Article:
In today’s “morning coffee” addition up at the observatory we turn our attention back to early morning visual and binocular viewing! It’s 5:30 AM MDT. Spring has sprung and with it some of our old Milky Way friends in the South: the bright star clouds toward our galaxy’s center, the Lagoon nebula, Trifid, M22 globular cluster, M11 the Wild Duck cluster and others. However there was quite an unexpected surprise just above the constellation Sagittarius. 2 very bright objects, one red and one yellow nearly a fist width apart almost like 2 bright eyes! Yes, eyes over the teapot ,which is a known asterism for the constellation Sagittarius. The yellow object is Saturn. However the bright red object surprised me. This year, in fact by the end of this July, Mars will reach opposition and be nearly 2 times brighter than Jupiter! That hasn’t happened since 2003, when Mars was its closest to Earth in 60,000 years! Usually Mars is an inconspicuous rust colored dot lost amongst the stars. Not this year! It’s already making quite a show. Don’t miss it!
Recently I was browsing an online astronomy journal when I came across an advertisement for a remote imaging site in Chile: Chilescope.com. It was an attractive home page and of course being an avid astroimager I know about Chile, arguably the hottest property right now and home to all the latest and greatest ground based telescopes in the world. The Atacama Desert, driest place on Earth, could be the best observing site without actually being in outer space! Now I already own and operate a remote observatory in Mayhill NM, the birthplace of remote imaging so why would I be interested in anything else? Probably the main interest lies in the fact that I cannot observe the southern hemisphere’s sky from here! The fact that it is Chile adds a certain mystique to the whole picture. I decided to look into it further. The observing site is located in a remote part of Northern Chile. The nearest town is Ovalle, Chile which really isn’t that close to the Atacama Desert. It’s actually a good 700 km to the south.
Ok, perhaps I was a little disappointed, but after further research I discovered it still lies in an area in the North where the weather is superb and the climate is still quite dry. The site sits at a modest elevation of 5000 feet so quite a bit lower than anything in the Atacama region. The project was started by a group of astronomers in 2013 in collaboration with the University of Santiago.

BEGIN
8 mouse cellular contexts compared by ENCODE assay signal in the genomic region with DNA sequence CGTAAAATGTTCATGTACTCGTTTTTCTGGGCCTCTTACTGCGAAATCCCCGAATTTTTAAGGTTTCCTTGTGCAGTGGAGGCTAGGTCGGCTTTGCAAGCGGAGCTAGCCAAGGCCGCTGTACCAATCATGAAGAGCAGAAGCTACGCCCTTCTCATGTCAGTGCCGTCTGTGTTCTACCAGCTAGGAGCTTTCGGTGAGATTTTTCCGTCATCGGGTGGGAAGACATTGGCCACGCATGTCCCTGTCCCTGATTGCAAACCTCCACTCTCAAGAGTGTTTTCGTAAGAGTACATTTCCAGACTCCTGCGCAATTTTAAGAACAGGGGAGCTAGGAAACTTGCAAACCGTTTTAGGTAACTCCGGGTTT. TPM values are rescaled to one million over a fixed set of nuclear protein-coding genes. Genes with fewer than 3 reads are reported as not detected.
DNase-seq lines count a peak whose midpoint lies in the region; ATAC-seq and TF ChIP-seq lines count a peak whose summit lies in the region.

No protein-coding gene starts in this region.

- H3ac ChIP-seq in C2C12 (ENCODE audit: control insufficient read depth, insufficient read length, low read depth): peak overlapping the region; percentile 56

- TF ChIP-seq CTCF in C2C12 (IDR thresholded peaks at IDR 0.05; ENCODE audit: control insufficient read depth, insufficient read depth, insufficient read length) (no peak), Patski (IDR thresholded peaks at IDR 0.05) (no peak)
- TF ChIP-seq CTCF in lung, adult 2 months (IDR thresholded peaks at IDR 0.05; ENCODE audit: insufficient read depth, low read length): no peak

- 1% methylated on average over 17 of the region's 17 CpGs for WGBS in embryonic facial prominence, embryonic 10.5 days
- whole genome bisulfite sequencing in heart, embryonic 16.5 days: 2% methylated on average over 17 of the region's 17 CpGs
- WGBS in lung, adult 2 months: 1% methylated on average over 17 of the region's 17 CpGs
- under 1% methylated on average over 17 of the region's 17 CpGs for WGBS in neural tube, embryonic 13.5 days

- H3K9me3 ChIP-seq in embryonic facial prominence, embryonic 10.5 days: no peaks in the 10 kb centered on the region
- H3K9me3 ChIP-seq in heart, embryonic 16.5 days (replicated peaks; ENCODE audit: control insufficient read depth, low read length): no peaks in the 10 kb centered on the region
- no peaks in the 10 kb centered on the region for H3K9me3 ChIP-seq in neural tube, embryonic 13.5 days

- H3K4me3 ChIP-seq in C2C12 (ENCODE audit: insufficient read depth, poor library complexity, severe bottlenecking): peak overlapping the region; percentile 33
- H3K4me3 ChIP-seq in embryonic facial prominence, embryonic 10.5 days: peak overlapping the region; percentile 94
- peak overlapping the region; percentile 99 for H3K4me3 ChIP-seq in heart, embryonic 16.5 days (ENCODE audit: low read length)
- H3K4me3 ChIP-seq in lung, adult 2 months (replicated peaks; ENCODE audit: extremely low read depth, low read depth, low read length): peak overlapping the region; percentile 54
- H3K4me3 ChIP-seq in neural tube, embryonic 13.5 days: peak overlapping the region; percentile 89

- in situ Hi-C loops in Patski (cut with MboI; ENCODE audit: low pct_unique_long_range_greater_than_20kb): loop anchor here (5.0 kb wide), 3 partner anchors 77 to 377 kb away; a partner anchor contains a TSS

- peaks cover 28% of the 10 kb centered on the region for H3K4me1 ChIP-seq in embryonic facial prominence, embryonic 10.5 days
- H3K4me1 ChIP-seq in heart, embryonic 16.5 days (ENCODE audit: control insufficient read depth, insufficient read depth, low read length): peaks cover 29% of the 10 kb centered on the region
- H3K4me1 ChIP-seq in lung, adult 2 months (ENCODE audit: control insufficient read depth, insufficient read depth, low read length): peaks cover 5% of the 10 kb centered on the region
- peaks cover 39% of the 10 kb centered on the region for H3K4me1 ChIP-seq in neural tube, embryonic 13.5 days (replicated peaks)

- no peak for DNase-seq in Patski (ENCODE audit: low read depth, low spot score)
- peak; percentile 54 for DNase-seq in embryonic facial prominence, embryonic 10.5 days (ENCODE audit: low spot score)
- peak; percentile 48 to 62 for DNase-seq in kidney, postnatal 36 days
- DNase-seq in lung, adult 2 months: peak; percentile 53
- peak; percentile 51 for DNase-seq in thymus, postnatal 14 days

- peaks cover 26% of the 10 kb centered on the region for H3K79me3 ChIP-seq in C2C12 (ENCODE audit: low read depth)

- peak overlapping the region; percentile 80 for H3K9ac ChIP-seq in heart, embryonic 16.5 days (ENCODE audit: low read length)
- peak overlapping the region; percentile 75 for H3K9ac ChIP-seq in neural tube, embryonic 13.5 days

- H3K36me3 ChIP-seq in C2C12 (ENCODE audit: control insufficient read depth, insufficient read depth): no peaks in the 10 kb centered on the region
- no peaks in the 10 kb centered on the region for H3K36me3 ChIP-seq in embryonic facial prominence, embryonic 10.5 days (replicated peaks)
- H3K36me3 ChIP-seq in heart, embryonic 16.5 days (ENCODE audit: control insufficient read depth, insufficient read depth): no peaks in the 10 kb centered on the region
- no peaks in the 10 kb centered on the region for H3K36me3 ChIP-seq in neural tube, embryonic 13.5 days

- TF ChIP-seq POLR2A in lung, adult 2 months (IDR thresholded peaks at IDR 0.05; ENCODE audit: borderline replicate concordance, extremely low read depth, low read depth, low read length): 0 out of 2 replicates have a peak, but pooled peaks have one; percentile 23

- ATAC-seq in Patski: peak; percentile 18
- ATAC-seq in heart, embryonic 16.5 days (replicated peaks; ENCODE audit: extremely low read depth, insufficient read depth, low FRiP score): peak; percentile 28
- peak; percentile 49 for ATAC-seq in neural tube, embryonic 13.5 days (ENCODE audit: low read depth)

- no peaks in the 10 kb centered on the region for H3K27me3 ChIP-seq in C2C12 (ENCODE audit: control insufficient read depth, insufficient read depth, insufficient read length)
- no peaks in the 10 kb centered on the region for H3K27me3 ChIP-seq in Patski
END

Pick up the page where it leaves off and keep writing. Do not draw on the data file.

Three observatories that were built are available for use. Two of them house identical telescopes and equipment, consisting of extremely fast (F3.6) ASA 20” Newtonians with direct drive mounts and FLI 16803 cameras.
The third observatory houses a 1 meter RC scope! The site is directed toward amateur astronomers but also caters to professionals who are looking for quality telescope time. I am not generally familiar with “pay for play” telescope rental sites except for perhaps itelescope, which has, in my opinion, a very complex user interface and payment structure. This by contrast is extremely clean and simple. The cost for use of one of the Newtonians is 60 dollars per hour which is quite a bit cheaper than what I have seen for other sites. They provide the usual “Moon discounts” for imaging in moonlit skies. They also credit observers for mechanical problems and even bad frames. My estimate was that you could conceivably do a decent tricolor image project with the fast optics and discounts for perhaps around $400 or so. I then looked at the calendar of availability expecting a long wait time but was surprised to see that I could start observing the next day! Of course the next thing to inspect was the images that were obtained by users. These were absolutely tremendous APOD quality images all the way! I was sold! A chance to image the famous Centaurus A galaxy and other renowned southern hemisphere gems! Luckily I had just sold some astroimaging equipment so I had some discretionary funds to test this out. My first target was of course Centaurus A! Payment is through PayPal either from your own account or via credit card. You have to register of course first and then your payment shows up as “chile points” where 1 point equals 1 US dollar.
The user interface is very simple and they walk you through everything.
The weather is recorded here as “unsuitable” but that is because it is during the day. You set up your times based on calendar availability. You have to check with your favorite planetarium program when your object will be visible. I use Stellarium, which actually has Ovalle, Chile in their database! They do not image below 30 degrees so if your set up times are problematic either because of object visibility or conflicts with sunset or sunrise you will get an error message. Also of note is the late sunset time, around 9 oclock or so.
Remember it is Fall down there and they do not observe Daylight Savings! Currently you can easily image for 4-5 hours. They do reserve about 2 hours or so for non imaging functions. All of these details are explained both on the site and in a downloadable PDF . If you have any experience at all imaging the set up page is a snap. You enter the RA and Dec coordinates of your target, enter the number of subs you want to take, filter, binning, exposure time, how often you want to focus and even dithering. That’s it! When your session starts you get an email with a link to the session log which you can follow. At the end of your session your files are available for download. You can also download your bias, darks and flats at any time for free. They update their flats every week and darks every 2 weeks.